• Reply 13 of 62
    tulkastulkas Posts: 3,757member
    Quote:
    Originally Posted by Apple ][ View Post


    In related news, Samsung has begun buying up bars in the area. As of today, they've already acquired 11 bars and more deals are to be finalized early next week. The amount they paid in total is peanuts for a large company like Samsung. The company is ensuring that the next lost Apple prototype will end up in their hands and this is one of the easiest and cheapest ways to make that happen.



    Free drinks all night, every night for Apple employees would probably ensure a steady supply of various prototypes. Samsung could probably write it all off as R&D.
  • Reply 14 of 62
    Quote:
    Originally Posted by Tulkas View Post


    but if Calderon is being honest,



    That's a huge IF.



    for all we know, the police were told it was a private matter of a lost phone. Not a lost prototype. For all we know, they made it 100% clear that the other folks were not cops. For all we know, those other folks don't really work for Apple or where not there in an official capacity, .



    According to my sources, Apple ID badges don't have any info about where you work. This Tony guy could be a janitor who trumped up that LinkedIn profile (might explain why he put up a gomba looking photo on a professional network) with some friends that work at said bar to pull a 15 minutes of fame. He dresses up a little nice and goes to the police and says that he's a security guy from Apple and they need the police to help them keep the peace and so on. Which is in keeping with their duties. But with no warrant perhaps they can't come inside. Only the private folks can ask etc. But little do the cops know, this Sergio is Tony's buddy so of course he's going to say "I didn't take anything, why don't you come in and look for yourself" . and then go rat out the twisted version of the story to CNET etc. and then they pull the trumped up profile after everyone has had a change to go search the name and find it. All to make things look fishy.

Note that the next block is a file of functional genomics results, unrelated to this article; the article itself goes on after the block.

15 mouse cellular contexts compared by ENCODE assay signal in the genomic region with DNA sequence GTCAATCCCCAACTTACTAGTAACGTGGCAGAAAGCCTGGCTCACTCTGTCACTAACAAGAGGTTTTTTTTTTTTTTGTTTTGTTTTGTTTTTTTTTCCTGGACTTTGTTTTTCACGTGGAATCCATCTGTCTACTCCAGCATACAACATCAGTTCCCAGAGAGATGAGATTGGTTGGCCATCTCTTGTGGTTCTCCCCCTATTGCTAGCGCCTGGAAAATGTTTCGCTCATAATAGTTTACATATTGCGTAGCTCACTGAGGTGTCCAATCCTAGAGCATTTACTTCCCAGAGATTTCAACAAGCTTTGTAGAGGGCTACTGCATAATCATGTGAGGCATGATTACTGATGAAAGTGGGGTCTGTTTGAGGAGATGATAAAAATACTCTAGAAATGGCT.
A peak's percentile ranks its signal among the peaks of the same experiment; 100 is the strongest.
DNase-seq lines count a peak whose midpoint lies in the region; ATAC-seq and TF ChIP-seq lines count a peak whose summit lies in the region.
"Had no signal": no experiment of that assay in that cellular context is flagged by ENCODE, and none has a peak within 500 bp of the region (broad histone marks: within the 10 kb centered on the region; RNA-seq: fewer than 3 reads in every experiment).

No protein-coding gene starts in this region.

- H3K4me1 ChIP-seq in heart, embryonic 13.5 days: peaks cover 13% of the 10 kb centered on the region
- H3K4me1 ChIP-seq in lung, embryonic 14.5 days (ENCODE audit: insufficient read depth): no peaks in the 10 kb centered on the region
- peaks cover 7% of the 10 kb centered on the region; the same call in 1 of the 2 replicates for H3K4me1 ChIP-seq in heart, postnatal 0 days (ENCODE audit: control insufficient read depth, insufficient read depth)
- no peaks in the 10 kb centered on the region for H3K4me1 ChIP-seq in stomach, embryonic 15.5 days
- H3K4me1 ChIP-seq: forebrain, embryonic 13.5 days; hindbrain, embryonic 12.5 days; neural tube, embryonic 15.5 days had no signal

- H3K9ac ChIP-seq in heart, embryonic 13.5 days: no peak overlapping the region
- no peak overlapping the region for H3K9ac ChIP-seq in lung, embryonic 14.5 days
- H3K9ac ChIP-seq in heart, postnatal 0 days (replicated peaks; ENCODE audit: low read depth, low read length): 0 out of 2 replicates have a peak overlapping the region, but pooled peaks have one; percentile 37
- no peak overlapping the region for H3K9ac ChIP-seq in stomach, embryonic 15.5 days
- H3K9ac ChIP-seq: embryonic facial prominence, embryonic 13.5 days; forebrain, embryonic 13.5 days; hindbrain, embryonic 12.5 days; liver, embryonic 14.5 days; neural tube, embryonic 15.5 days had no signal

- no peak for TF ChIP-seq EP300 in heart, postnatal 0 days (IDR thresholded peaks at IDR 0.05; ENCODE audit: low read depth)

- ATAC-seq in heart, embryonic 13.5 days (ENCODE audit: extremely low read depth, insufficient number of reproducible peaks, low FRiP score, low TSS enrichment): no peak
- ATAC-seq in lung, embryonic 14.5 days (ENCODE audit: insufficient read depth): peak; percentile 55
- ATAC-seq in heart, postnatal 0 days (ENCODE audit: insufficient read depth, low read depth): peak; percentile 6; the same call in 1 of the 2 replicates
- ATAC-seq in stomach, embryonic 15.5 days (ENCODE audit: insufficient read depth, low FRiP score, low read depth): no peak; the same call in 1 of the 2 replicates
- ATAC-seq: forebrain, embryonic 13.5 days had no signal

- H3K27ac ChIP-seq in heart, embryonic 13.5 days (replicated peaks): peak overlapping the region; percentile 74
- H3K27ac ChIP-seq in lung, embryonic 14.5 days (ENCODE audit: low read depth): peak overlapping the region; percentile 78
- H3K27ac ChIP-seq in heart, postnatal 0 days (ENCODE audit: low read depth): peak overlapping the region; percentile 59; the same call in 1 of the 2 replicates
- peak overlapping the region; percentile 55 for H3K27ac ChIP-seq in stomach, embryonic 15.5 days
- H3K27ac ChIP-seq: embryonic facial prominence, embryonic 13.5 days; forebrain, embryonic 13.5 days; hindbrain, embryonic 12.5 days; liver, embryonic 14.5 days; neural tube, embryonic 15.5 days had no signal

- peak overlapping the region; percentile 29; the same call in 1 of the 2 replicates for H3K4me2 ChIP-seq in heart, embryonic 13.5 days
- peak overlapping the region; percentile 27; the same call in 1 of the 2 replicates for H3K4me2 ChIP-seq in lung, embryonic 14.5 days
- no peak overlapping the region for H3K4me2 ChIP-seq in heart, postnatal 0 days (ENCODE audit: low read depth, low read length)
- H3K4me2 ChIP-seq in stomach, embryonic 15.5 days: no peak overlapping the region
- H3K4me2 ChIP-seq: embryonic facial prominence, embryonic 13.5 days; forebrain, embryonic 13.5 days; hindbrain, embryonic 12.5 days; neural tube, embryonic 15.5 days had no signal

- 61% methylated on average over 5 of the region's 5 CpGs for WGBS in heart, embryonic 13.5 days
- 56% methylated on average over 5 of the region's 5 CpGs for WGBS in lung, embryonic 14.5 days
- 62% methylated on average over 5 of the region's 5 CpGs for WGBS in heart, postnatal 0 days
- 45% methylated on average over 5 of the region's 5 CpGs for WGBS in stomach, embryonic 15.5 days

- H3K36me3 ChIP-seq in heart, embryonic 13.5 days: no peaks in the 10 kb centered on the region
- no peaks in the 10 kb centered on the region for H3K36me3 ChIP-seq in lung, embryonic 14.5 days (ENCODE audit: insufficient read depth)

It's just as plausible as the reported story given how little we know and how much we only have 'as told by' data regarding
  • Reply 15 of 62
    Nobody gives a fukk. This 'story' is only a 'story' for 2 reasons.



    1) The iPhone protoype lost last year was found and then sold to Gizmodo. Who first ripped it apart and took a 100 pictures of it to post all over the internet. People want an early look at the iPhone5 and that simply isnt going to happen again.



    2) The iHaters make such a big deal out of the "Apple Security Force" searching this man's house. Apple did nothing more than any normal person would have wanted to have done. If I lost my iPhone tonite.. and the Find-My-iPhone feature said that my phone was sitting in a house down the street. You can bet everything you have, that I would call the cops and wait outside that house until they arrived. When they arrive, I'd show them proof on the computer that it says my phone is in that house and I'd damn sure want to get it back.